Biology/Natural History: The 3rd right arm of the male of this species has a large hectocotylus, about 1/5 the length of the arm (photo). The hectocotylus is used in transferring the male's spermatophore, or package of sperm, which may be up to a meter long, to the female. The hectocotylus may be left within the mantle of the female during the process. Eggs, which look like small whitish grapes, are laid throughout the year but mainly in the winter. When the female has eggs she attaches them to the roof of a cave and guards them until they hatch (5-7 months). She may lay 35,000 to 70,000 eggs in a single clutch. Hatching is mainly in early spring, and the young are pelagic for one to several months before settling. The young are sometime seen swimming near the surface. Lifespan is thought to be 4-5 years. Prey include crustaceans (shrimp and crabs), mollusks (scallops, clams, abalones, moon snails, small octopus), and fish (rockfish, flatfish, sculpins). The octopus are often captured in crab traps, where they are trying (successfully) to steal the crabs. Females can be cannibalistic. The Seattle Aquarium recently observed an octopus catching the spiny dogfish Squalus acanthias, and in 2005 we found the picked-clean skeleton of a dogfish on the shellheap outside an octopus den (photo). The species accumulates a large pile of shells and crab carapaces outside the den, which is usually under a boulder or in a rocky crevice. They quickly kill crabs by rasping a tiny hole (1 mm or less in diameter) through the carapace (photo), probably with their radula, then presumably injecting poison, perhaps with their beak. Several species may be attracted to their shell pile (midden), including Pycnopodia helianthoides and the snail Amphissa columbiana. Predators include seals, sea otters, dogfish sharks, lingcod, and man. Parasites include the mesozoans Dicyemenna abreida and Conocyema deca, which live in the kidney.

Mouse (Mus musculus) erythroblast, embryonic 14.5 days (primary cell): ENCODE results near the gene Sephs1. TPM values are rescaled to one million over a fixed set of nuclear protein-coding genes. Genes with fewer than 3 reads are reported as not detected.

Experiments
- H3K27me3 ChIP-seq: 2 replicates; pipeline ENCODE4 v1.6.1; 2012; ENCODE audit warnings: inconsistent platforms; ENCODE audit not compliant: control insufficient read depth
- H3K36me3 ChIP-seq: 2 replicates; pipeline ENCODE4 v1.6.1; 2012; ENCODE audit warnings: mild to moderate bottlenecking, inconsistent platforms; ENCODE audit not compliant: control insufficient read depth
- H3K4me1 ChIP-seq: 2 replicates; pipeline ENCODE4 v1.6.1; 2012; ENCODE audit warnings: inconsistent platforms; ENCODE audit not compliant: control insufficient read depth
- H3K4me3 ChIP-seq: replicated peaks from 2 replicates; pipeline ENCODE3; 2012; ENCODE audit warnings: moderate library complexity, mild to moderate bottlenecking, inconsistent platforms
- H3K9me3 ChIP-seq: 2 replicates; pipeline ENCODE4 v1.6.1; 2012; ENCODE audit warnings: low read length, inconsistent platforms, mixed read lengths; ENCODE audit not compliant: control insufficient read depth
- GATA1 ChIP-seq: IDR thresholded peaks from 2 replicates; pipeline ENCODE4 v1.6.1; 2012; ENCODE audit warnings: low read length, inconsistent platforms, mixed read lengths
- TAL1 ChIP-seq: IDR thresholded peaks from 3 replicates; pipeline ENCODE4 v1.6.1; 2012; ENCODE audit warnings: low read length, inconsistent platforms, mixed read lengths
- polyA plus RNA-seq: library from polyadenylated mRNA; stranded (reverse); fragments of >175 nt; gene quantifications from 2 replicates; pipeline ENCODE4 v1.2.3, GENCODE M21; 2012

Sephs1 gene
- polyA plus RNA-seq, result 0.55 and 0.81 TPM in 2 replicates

This octopus is said to be capable of inflicting a painful bite but I have never seen anyone bitten, even when wrestling them off the rocks. They seem much less ready to bite than is O. rubescens.